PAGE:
Police officers block the Champs Elysees boulevard in Paris after a shooting that left one police officer dead and another wounded on April 20, 2017
The Islamic State group's rushed claim of responsibility for Thursday's Paris shooting suggests it wanted to heighten the attack's impact, but in its haste may have mixed up the attacker's identity.
IS's initial claims of responsibility are usually released by their self-styled news agency Amaq on the social media application Telegram.
But Thursday's claim, which came briefly after the attack, was unusual both in its alacrity and also in identifying the attacker by his epithet: Abu Yussef al-Belgiki, or the Father of Yussef the Belgian.
In previous attacks in the West, claims on Amaq often came up to a day later. For example, IS claimed an October Hamburg stabbing almost two weeks later.
"The claim was much faster than it has ever been for this kind of attack," said Charlie Winter, a senior research fellow with the International Centre for the Study of Radicalisation and Political Violence at King's College, London.
"The sooner the claim comes after the attack, the more easy it is for the organisation to amplify it," he added.
For their more spectacular attacks, the Amaq bulletin -- often a terse sentence saying the attacker belonged to IS -- is often followed by a longer statement with details on the attack and assailant.
This second statement, published on IS's "Nasher" Telegram accounts, may be followed by a picture of the attacker or a video of him pledging allegiance to IS, again sometimes days later.
But in the case of the latest Paris attack, in which the shooter killed a policeman, no further statement was forthcoming.
The identification of the attacker by Amaq, and naming him as a Belgian rather than the French assailant who was shot dead as he fled, also raised questions.
The 39-year-old assailant, Karim Cheurfi, had a long criminal record and had been briefly arrested on suspicion of wanting to attack police.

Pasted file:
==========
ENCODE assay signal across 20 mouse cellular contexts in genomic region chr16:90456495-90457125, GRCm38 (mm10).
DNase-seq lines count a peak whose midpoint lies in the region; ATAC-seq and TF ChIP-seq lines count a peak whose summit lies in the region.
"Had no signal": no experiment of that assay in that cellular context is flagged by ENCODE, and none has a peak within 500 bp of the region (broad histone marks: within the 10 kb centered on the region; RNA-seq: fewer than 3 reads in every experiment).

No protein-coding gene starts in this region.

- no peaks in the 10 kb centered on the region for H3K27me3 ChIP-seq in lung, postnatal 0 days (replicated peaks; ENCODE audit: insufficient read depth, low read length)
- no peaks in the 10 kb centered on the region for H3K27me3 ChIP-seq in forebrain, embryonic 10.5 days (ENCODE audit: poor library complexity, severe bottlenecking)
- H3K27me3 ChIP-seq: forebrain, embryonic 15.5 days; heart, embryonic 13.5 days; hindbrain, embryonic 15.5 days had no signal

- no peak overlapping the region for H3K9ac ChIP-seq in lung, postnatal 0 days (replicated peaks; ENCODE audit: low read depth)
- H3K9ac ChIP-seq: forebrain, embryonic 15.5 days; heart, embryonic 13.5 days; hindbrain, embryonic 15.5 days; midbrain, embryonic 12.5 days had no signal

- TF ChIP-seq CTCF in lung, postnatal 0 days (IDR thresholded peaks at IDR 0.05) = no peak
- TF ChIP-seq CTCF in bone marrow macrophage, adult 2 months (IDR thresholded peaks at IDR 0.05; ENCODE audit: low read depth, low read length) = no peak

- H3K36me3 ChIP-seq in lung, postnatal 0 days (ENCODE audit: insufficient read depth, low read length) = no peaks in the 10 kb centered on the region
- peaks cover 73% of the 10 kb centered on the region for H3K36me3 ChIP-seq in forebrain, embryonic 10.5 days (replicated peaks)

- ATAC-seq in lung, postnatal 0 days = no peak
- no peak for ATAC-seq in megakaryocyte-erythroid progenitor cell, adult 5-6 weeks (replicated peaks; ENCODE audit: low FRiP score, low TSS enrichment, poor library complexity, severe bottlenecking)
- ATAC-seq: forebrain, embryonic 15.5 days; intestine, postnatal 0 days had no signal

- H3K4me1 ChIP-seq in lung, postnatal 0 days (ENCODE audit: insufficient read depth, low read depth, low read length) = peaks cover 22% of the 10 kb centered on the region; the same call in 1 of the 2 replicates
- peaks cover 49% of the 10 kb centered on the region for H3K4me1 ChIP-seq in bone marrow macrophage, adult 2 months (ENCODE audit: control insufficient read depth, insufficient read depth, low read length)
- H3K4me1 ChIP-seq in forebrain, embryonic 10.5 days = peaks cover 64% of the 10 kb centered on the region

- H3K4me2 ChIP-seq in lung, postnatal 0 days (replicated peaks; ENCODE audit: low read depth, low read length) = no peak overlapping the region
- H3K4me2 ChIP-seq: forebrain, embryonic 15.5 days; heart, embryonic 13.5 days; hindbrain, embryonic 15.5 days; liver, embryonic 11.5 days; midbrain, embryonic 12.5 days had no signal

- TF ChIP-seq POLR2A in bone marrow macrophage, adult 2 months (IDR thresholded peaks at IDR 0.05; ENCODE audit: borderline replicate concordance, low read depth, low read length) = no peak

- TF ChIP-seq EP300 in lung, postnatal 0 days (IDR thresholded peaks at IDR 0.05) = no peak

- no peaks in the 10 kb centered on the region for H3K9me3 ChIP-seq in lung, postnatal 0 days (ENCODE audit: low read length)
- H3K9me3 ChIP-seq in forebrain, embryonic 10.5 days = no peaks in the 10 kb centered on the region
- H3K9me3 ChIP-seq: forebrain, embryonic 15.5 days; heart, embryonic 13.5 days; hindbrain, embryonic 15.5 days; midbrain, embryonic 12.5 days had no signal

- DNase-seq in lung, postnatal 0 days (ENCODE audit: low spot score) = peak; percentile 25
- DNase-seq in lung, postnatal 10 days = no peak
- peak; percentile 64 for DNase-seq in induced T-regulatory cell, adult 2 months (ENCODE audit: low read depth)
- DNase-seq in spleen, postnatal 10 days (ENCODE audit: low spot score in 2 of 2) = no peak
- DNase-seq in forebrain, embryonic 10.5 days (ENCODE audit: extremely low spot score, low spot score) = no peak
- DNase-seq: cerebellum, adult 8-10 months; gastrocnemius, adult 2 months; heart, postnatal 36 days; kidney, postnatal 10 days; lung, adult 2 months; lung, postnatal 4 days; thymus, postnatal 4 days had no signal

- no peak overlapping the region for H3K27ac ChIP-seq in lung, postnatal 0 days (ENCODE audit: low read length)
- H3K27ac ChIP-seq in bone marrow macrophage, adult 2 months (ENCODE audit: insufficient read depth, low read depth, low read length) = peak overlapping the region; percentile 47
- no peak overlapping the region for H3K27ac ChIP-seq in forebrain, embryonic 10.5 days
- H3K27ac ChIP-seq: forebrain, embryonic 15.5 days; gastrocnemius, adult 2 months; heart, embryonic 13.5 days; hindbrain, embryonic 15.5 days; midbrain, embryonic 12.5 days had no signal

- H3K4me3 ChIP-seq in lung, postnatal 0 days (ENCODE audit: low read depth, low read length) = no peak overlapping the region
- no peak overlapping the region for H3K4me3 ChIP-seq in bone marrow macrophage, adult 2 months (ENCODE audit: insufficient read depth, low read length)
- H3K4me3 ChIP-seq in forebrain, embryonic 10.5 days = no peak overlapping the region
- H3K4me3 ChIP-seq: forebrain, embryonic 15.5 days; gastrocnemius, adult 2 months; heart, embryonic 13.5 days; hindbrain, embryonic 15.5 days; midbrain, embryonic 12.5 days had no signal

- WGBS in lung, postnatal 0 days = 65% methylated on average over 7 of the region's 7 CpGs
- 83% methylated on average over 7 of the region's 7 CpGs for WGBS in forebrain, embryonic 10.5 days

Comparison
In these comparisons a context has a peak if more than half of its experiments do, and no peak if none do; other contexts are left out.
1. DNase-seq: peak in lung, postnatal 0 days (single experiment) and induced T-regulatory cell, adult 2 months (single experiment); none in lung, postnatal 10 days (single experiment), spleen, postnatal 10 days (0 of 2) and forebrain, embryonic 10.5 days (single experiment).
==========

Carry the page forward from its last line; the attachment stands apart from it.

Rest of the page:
- Direct communication? -
He may have identified himself as Belgian in communications with IS handlers, but that is unlikely. French IS members are usually identified as such, with the epithet al-Faransi, or "the Frenchman".
"The unusual willingness of IS to provide an alleged kunya (epithet) after the commission of yesterday's shooting in Paris suggests there may be more here than meets the eye," Jade Parker, an expert on IS, said on Friday.
"Whether IS had foresight of the event, mistook yesterday's attacker for someone else or simply made an imbecilic error remains to be seen," said Parker, Senior Research Associate on Terrorist Use of the Internet at TAPSTRI, a private counterterrorism firm.
Another expert on the jihadists, Amarnath Amarasingam, said Amaq's identification of the attacker and his description as an Islamic State "fighter" meant "they likely thought someone they knew had carried out the attack".
"It's probably why they were confident enough to name him," said Amarasingam, a senior research fellow with the Institute for Strategic Dialogue think tank.
The mystery grew after police found a handwritten note praising IS near the slain attacker.
It suggested that he had wanted the group to be aware of his loyalties, possibly through media reports.
In its propaganda, IS had called on attackers in the West to leave behind such notes to enable the group to claim responsibility.
But the speed of the claim also suggested that IS had advance knowledge of the attack, and the presumed identity of the assailant.
"Let's say the ID of the guy was correct. What that claim demonstrates undeniably was the attacker was in direct communication with someone who has a line straight to Amaq," said Winter.
"It could be they thought one guy was carrying out the attack and it turned out to be another. It could just be they were plain wrong."